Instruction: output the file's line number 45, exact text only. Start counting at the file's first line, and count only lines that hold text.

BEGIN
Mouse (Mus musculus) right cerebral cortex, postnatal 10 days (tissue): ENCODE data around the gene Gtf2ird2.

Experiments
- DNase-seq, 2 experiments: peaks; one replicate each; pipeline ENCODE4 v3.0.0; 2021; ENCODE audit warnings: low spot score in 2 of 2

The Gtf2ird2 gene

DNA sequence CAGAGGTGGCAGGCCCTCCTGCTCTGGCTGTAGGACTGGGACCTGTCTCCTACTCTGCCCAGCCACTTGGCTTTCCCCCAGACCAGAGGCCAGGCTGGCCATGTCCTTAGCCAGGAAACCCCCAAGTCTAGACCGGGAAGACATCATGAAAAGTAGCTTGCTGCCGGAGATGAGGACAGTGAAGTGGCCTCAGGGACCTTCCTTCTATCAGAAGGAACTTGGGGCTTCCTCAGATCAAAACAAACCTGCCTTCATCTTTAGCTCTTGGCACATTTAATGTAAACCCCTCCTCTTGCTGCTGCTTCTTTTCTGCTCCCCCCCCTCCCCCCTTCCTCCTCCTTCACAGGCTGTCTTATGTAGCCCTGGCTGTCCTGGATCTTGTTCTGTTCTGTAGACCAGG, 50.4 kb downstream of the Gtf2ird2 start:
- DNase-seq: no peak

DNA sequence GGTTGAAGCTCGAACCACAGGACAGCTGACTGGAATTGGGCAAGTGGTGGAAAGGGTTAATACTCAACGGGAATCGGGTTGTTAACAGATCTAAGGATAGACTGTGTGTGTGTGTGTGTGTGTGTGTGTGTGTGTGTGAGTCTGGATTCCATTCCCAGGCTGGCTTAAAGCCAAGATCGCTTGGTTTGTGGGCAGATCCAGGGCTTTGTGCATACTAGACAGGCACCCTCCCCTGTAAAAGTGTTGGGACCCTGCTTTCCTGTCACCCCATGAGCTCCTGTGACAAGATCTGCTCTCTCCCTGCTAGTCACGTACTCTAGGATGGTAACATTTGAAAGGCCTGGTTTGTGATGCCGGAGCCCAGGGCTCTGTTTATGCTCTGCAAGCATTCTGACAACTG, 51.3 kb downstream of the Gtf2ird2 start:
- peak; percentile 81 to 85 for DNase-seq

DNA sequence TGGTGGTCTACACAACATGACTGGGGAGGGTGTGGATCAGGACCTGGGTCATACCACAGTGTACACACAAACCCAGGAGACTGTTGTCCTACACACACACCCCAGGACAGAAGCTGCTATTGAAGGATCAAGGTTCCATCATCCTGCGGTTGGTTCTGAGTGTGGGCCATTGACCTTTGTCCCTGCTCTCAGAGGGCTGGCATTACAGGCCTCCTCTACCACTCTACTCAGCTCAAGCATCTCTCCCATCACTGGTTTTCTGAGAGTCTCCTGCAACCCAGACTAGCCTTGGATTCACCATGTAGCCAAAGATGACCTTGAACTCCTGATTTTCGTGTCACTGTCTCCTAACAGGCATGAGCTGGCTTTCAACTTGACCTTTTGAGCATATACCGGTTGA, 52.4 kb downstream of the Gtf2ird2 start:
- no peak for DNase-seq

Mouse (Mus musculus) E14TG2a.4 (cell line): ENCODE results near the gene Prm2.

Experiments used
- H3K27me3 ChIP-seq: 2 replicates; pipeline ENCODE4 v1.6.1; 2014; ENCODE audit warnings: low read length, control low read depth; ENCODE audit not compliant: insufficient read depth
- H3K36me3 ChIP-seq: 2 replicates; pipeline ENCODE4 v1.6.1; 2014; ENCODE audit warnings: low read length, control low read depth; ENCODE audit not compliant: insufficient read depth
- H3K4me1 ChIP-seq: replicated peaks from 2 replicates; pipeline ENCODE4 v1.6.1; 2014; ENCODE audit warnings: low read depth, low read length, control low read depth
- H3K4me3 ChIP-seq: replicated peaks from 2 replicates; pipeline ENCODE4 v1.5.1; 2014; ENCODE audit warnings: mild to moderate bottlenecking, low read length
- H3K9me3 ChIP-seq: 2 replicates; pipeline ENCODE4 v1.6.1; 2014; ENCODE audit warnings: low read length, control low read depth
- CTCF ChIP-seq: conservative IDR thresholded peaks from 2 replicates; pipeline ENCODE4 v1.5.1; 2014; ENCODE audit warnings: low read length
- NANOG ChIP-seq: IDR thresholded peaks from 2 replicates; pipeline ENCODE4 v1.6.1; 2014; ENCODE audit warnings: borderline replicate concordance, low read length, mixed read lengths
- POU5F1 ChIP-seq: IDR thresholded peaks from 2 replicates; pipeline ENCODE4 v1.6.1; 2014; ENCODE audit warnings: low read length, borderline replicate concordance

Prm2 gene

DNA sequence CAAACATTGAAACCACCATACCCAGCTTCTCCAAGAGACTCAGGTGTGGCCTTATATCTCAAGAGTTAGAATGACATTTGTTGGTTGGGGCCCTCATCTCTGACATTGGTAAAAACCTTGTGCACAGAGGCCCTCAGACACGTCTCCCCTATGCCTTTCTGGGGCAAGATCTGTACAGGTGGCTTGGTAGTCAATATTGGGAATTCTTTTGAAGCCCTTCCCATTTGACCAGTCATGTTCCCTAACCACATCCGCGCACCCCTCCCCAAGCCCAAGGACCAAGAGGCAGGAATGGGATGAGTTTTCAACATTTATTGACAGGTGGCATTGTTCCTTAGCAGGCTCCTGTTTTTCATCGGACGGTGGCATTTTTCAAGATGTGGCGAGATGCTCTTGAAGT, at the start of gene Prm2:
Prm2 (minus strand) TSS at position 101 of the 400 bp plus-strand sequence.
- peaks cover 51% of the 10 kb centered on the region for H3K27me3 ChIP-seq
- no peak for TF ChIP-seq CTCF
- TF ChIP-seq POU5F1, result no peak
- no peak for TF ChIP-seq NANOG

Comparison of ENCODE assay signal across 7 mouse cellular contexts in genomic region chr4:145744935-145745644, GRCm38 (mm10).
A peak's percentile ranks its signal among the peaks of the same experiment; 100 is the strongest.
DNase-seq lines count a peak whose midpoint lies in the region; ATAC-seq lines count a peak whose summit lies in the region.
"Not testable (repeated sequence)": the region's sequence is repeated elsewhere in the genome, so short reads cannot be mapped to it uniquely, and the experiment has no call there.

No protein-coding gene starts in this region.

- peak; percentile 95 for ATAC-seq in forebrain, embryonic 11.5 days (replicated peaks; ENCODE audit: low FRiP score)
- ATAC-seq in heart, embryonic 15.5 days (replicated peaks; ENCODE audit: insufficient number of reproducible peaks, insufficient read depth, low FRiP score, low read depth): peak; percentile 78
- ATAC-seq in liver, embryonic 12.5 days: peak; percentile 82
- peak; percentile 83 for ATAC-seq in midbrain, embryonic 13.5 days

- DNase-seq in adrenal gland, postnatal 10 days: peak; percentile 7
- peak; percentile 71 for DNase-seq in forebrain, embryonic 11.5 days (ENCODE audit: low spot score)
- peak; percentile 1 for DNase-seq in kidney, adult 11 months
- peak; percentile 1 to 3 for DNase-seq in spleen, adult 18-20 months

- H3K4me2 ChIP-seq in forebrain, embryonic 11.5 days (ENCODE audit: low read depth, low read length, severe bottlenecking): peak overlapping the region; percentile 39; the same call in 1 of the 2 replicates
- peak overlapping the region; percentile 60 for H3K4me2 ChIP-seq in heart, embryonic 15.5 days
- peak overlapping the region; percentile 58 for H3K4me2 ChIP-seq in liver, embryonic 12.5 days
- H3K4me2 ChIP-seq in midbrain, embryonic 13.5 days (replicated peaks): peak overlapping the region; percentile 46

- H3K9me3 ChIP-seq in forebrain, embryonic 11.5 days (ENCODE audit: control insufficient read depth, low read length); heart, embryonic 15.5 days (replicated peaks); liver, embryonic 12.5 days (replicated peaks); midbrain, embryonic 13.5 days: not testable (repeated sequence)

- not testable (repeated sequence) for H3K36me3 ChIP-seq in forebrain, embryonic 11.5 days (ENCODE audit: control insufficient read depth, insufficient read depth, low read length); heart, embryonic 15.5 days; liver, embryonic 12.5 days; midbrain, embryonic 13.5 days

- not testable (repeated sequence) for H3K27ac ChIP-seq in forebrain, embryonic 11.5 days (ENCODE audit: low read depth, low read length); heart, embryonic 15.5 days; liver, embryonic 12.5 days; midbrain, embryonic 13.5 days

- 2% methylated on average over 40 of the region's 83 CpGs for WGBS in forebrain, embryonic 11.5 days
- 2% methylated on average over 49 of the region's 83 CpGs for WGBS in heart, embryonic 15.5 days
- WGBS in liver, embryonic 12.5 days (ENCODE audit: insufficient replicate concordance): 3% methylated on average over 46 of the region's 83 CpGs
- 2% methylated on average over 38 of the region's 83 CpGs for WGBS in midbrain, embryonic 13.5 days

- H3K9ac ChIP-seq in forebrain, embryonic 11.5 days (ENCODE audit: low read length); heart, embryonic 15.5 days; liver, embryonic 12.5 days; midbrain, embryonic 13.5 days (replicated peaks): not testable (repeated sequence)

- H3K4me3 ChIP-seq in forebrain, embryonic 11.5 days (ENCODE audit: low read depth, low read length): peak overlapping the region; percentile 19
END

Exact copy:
- H3K9me3 ChIP-seq in forebrain, embryonic 11.5 days (ENCODE audit: control insufficient read depth, low read length); heart, embryonic 15.5 days (replicated peaks); liver, embryonic 12.5 days (replicated peaks); midbrain, embryonic 13.5 days: not testable (repeated sequence)